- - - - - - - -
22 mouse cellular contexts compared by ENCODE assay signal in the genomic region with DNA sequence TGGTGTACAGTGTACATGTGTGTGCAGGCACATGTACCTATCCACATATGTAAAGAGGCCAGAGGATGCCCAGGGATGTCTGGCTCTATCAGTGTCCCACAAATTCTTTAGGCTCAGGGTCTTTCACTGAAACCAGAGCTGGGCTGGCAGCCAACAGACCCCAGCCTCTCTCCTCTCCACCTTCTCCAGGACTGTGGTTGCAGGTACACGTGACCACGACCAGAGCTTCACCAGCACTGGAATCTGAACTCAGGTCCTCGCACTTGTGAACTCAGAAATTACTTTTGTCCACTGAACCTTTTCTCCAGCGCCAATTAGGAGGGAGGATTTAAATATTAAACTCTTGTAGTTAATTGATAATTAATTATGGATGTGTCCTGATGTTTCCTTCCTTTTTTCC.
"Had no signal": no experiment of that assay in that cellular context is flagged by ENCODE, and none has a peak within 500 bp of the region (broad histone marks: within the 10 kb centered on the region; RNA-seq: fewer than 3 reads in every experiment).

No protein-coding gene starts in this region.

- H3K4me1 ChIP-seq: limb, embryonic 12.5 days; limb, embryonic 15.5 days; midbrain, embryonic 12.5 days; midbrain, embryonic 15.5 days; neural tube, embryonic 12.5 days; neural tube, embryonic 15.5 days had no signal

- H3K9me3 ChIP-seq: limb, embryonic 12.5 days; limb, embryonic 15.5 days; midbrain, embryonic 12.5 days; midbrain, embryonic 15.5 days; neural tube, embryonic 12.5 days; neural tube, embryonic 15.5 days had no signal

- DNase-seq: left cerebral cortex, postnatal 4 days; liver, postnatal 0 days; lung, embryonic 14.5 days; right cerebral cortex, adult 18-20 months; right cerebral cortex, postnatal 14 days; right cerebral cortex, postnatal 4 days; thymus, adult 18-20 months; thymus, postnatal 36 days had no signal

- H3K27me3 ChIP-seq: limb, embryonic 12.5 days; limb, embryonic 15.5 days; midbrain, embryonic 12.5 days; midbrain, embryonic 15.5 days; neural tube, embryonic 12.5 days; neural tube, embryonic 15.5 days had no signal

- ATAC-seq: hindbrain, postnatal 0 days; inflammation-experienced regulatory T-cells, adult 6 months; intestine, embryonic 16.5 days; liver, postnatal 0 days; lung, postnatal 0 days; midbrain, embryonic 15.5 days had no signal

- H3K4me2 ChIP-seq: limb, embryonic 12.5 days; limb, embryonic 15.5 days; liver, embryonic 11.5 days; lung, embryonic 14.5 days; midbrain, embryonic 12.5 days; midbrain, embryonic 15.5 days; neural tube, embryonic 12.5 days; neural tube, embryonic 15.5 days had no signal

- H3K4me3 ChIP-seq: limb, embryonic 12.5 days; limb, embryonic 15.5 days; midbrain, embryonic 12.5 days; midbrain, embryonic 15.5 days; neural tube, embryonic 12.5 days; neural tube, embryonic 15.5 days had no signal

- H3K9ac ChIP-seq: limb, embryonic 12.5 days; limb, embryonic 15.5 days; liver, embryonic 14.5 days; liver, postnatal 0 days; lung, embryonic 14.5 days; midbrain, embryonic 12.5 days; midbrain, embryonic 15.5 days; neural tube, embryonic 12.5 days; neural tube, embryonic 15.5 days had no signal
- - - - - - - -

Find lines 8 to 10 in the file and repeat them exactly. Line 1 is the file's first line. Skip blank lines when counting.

- ATAC-seq: hindbrain, postnatal 0 days; inflammation-experienced regulatory T-cells, adult 6 months; intestine, embryonic 16.5 days; liver, postnatal 0 days; lung, postnatal 0 days; midbrain, embryonic 15.5 days had no signal

- H3K4me2 ChIP-seq: limb, embryonic 12.5 days; limb, embryonic 15.5 days; liver, embryonic 11.5 days; lung, embryonic 14.5 days; midbrain, embryonic 12.5 days; midbrain, embryonic 15.5 days; neural tube, embryonic 12.5 days; neural tube, embryonic 15.5 days had no signal

- H3K4me3 ChIP-seq: limb, embryonic 12.5 days; limb, embryonic 15.5 days; midbrain, embryonic 12.5 days; midbrain, embryonic 15.5 days; neural tube, embryonic 12.5 days; neural tube, embryonic 15.5 days had no signal